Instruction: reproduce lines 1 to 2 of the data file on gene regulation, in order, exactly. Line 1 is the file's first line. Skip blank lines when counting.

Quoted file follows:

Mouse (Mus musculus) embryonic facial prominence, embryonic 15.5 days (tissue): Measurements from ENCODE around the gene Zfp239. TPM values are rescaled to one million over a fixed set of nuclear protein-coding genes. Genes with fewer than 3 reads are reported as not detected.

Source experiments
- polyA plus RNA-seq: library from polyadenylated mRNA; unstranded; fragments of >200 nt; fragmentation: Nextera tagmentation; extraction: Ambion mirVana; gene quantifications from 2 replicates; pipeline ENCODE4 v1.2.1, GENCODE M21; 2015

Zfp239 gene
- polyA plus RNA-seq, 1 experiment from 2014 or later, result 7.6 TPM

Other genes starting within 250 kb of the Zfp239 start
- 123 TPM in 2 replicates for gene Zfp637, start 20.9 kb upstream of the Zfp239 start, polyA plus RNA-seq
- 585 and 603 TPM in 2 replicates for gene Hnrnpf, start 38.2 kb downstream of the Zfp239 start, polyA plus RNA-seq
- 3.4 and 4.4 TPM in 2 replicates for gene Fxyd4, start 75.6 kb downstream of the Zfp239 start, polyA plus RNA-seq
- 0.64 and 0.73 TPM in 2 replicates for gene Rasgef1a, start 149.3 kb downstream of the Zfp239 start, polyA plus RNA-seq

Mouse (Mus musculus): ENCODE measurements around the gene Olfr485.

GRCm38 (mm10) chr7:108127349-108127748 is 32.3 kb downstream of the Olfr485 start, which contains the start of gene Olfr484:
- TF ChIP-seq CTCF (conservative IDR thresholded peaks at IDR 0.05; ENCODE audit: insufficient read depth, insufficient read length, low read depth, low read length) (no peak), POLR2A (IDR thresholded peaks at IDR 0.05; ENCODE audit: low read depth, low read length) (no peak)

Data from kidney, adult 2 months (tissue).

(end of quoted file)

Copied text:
Mouse (Mus musculus) embryonic facial prominence, embryonic 15.5 days (tissue): Measurements from ENCODE around the gene Zfp239. TPM values are rescaled to one million over a fixed set of nuclear protein-coding genes. Genes with fewer than 3 reads are reported as not detected.

Source experiments